Ohio's Lost Decade, and Its New Hope

Kasich and legislative leaders first pushed through SB5, a union-limiting cost control measure similar in many ways to Wisconsin's better-known budget repair law, despite a poor performance by the PR-averse ORPINO, the opposition's fundamentally dishonest claims, and some opponents' sickening, Badger State-like childishness. As of this writing, Kasich and the GOP-dominated legislature, which lost the House in 2008 but won it back in 2010, appeared on the verge of meeting the budget challenge without raising taxes.

There's a new constructive attitude in state government which, despite early stumbles, some by Kasich himself, shows signs of becoming contagious. "A new way, a new day," and moving "at the speed of business instead of at the speed of a statue" may actually be more than corny slogans.

Most important, though it's far too early to get overly excited, the state's workforce is finally growing again. Through May, Ohio added 70,000 seasonally adjusted jobs, the fourth-highest in the country in percentage terms, and easily the best of any industrial state. It's the best January through May result since 1994, which will not surprise longtime Buckeye State residents, as that is about the time when second-term governor and alleged Republican George Voinovich became just another tax-and-spend politician. The Kasich administration has also scored key corporate saves of companies which were considering leaving the state.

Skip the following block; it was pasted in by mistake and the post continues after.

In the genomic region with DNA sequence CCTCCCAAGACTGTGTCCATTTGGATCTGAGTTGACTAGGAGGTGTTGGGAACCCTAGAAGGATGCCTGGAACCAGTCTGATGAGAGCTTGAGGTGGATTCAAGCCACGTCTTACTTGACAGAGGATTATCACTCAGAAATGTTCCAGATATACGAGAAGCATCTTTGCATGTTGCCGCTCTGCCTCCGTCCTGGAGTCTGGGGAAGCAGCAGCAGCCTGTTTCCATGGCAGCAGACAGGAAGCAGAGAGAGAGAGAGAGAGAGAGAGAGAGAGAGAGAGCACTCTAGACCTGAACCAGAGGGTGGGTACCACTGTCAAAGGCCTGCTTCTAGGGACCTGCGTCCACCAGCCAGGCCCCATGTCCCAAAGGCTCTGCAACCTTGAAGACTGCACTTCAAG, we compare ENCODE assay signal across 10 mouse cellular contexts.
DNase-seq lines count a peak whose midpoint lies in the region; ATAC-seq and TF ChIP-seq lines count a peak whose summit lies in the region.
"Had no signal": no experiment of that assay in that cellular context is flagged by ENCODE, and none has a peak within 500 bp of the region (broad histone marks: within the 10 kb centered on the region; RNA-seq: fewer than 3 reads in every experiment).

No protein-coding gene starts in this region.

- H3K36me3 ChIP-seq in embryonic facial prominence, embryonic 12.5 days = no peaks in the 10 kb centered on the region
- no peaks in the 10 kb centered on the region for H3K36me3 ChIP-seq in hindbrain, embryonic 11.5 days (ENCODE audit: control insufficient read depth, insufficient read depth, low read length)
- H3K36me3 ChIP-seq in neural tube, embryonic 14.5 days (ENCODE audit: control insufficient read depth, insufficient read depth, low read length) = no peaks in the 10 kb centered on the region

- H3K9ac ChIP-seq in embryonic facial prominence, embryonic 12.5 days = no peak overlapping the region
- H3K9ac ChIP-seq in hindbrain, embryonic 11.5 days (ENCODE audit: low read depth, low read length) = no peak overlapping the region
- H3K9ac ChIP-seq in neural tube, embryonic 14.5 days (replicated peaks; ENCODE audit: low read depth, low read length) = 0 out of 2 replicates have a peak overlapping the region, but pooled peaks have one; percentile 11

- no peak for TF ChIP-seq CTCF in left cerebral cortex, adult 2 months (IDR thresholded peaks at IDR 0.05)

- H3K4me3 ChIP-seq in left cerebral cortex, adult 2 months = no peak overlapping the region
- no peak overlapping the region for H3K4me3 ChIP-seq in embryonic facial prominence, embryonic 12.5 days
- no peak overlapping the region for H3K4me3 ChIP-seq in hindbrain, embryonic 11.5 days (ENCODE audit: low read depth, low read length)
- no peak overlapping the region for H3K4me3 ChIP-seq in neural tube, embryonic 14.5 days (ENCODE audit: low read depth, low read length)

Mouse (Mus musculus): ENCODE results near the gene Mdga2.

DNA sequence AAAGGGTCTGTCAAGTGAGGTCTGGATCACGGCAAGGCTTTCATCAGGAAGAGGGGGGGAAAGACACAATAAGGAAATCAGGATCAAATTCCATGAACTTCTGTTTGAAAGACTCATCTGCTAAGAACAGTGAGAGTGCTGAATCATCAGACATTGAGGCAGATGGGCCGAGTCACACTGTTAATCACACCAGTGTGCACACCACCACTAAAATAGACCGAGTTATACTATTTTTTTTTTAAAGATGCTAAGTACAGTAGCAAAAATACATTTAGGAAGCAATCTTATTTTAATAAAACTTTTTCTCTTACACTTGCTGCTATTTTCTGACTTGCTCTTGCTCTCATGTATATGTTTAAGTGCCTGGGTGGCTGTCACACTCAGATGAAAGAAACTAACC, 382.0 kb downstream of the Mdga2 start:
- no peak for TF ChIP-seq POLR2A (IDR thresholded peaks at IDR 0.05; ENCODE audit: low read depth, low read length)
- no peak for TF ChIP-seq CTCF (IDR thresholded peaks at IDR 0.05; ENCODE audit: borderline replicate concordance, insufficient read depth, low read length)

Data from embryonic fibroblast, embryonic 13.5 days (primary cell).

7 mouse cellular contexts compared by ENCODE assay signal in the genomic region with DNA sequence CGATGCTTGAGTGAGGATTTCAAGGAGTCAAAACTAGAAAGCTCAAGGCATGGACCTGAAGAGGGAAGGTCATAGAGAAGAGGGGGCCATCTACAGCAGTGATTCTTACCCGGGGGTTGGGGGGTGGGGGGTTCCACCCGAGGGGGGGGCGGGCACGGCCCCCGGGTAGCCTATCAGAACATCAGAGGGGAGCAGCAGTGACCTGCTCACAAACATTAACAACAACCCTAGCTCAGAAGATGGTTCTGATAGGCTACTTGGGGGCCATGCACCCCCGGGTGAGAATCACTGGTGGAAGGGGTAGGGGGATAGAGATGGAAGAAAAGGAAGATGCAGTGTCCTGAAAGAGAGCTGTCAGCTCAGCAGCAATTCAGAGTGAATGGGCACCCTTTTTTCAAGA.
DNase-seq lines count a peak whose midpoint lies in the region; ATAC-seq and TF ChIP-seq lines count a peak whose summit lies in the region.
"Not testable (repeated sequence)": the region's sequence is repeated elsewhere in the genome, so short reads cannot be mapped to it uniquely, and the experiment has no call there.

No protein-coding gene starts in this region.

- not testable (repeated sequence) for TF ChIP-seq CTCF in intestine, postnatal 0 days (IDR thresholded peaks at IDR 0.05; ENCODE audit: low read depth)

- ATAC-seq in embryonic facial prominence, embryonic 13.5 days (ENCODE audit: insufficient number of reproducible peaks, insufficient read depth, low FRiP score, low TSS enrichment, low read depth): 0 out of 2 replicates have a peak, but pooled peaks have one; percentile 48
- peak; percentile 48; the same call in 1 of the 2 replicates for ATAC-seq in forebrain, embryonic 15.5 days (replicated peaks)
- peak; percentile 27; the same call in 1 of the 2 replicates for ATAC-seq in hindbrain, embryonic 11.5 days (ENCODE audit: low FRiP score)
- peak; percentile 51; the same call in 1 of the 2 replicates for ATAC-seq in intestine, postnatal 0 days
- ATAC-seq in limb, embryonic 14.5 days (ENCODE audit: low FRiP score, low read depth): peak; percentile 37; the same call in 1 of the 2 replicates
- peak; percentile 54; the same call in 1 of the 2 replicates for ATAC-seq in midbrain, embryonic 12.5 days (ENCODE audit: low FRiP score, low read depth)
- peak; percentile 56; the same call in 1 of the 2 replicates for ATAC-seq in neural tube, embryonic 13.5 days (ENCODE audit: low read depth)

If anything will keep Ohio from legitimately turning around, it's the state-reliant, business-hostile comfort zone in which too many relatively disengaged Buckeye State voters reside. That's the only plausible explanation why the 2010 gubernatorial race was as close as it was.

The state's Tea Party adherents have been among the nation's most active. To help sustain Kasich's early momentum, they will need to redouble their efforts in the coming months and years. Fortunately, the movement's leadership is aggressively acting to meet that challenge. Its "We the People" Convention in Columbus on July 1-2 promises to serve as Activism 101 for sensible conservatives, and to build an effective counter to the Alinsky-driven left. Buckeye State residents and out-of-staters who want to leave a free, solvent state and country to their children and grandchildren should seriously consider attending.